So this is a recipe that is gluten free, but has not been adapted – it has always been gluten free.  There are a variety of recipes around the web for lemon polenta cake, which is a traditional italian recipe, but all generally involve the same quantities of butter, caster sugar and ground almonds (around 200-250g), half as much polenta (100g), 3 eggs, baking powder and a lemon syrup poured over the cake at the end.  Variations are plentiful – Nigella keeps it simple and includes syrup, River Cafe double the size (with a touch of vanilla and salt) and puts the lemon in the cake instead of as a syrup, Nigel Slater halves the size (emphasis on a light and fluffy texture) and fills with cream, others increase the lemonyness to the bounds of decency and load it with alcohol.  I’ve tried to take a little something from all of them, and include a little twist of my own – Amaretto liquor, which brings out the sweet almond flavour (especially if you are using freshly ground almonds).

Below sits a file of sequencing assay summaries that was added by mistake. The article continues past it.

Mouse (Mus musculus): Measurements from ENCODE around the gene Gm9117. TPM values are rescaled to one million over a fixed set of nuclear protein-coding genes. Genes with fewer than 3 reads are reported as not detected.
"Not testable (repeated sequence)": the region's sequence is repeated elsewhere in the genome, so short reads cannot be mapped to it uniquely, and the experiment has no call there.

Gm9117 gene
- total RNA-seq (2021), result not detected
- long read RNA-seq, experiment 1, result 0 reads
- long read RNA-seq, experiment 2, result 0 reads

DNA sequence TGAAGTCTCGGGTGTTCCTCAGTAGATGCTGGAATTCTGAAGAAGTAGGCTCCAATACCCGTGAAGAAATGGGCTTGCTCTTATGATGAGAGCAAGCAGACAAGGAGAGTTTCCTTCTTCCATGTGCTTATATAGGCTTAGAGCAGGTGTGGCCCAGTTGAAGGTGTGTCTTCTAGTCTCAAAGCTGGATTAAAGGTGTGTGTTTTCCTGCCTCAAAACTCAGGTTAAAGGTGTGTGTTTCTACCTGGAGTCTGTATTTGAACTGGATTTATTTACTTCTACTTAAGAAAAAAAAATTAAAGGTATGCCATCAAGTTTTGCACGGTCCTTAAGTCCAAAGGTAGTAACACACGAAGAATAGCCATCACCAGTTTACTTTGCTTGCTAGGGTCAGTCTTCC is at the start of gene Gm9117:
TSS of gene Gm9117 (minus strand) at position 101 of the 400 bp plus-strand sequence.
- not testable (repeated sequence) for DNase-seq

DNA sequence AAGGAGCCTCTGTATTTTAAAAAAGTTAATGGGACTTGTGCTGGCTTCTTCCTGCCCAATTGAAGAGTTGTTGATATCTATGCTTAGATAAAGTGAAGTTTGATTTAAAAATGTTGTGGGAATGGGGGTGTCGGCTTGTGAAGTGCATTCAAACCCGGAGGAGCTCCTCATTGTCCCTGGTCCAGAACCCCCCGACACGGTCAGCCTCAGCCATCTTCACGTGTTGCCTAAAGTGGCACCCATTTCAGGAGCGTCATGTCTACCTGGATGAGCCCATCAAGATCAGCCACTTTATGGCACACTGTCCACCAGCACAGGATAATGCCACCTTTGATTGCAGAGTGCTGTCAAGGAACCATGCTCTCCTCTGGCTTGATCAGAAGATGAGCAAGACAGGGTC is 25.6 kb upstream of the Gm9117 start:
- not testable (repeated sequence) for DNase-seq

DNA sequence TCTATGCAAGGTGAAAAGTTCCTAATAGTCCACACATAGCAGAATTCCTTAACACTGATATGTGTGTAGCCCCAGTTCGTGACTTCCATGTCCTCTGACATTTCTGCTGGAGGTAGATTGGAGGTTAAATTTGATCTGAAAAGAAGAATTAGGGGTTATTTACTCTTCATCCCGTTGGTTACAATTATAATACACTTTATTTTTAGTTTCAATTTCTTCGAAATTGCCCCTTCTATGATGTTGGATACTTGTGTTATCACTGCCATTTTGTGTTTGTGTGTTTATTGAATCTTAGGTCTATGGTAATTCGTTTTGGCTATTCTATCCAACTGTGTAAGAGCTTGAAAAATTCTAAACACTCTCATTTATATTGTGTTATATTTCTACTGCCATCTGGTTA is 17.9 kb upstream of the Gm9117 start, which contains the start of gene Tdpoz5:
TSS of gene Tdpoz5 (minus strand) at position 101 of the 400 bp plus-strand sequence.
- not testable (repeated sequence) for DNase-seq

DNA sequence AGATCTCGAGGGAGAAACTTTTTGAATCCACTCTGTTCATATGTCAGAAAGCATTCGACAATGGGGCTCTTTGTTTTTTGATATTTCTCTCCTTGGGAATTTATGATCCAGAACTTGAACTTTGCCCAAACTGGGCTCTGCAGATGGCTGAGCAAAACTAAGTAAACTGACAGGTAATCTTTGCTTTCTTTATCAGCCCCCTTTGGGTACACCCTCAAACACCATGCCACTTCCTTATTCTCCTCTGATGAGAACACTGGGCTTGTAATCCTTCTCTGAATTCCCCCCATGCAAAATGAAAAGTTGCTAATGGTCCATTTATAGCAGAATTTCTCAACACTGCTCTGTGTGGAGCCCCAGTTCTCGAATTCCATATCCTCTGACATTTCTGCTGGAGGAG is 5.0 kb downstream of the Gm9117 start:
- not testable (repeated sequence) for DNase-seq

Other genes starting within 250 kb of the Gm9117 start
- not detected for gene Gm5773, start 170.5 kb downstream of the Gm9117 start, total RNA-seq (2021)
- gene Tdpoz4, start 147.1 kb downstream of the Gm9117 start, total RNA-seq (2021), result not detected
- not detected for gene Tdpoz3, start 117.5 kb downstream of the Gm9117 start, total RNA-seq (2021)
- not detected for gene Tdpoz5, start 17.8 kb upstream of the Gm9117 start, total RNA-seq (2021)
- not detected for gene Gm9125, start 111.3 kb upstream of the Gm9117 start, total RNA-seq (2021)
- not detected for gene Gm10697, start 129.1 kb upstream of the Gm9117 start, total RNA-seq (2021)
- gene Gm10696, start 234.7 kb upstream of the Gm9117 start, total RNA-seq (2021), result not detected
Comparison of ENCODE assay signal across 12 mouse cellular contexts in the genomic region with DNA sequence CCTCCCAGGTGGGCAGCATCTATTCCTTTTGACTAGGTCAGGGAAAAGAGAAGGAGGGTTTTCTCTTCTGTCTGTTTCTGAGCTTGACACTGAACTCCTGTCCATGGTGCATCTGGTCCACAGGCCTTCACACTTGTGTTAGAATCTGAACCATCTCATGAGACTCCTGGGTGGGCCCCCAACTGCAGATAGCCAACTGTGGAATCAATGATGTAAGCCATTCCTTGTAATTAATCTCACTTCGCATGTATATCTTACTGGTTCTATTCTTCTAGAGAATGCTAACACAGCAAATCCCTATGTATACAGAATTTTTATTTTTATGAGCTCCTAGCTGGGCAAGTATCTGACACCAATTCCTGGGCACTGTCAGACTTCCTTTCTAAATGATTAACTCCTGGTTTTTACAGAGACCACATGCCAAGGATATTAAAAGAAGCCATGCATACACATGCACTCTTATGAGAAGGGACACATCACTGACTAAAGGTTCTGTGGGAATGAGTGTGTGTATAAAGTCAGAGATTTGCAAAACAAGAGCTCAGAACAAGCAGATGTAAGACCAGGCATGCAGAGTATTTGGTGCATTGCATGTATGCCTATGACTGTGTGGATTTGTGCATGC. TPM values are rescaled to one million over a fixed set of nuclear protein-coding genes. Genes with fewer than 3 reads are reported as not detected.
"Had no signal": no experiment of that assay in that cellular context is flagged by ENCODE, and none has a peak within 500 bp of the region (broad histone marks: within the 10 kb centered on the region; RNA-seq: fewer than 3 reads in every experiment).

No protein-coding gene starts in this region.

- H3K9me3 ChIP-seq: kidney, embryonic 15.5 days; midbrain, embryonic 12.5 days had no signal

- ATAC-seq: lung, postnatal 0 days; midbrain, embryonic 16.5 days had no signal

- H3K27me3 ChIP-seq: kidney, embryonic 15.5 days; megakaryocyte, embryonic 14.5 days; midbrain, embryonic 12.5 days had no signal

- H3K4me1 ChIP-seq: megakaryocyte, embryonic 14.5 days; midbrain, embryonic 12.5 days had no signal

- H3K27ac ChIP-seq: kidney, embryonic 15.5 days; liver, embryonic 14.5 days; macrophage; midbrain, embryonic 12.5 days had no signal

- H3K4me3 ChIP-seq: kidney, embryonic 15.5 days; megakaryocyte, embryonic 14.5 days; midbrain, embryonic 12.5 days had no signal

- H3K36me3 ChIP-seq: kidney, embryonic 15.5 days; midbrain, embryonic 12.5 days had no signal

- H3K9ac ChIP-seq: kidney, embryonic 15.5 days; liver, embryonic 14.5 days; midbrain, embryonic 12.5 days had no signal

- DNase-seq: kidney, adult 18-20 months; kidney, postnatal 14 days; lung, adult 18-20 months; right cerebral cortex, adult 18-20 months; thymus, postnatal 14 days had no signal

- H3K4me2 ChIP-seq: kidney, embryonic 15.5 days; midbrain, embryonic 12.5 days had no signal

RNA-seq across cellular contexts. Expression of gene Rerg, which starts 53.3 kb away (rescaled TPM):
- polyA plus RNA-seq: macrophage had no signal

Ingredients

200g unsalted butter
200g caster sugar
200g ground almonds (if you have the time and inclination, you would benefit from grinding your own using blanched almonds)
100g fine polenta (if you can only get coarse, you could grind it finer in a clean coffee grinder or food processor)
1 tsp baking powder (gluten free, of course)
zest of 2 lemons (also juice for syrup)
3 eggs
a few drops of lemon extract
pinch of salt

Syrup

juice of 2 lemons
4 tbsp Amaretto (I use Lazzaroni Amaretto, which is flavoured by soaking with Amaretti biscotti, also gluten free)
125g icing sugar

  1. Line the base of a 23cm springform cake tin with baking parchment and grease the sides with butter.
  2. Preheat the oven to 180 C/gas mark 4.
  3. Beat the butter and sugar in an electric mixer until light and creamy.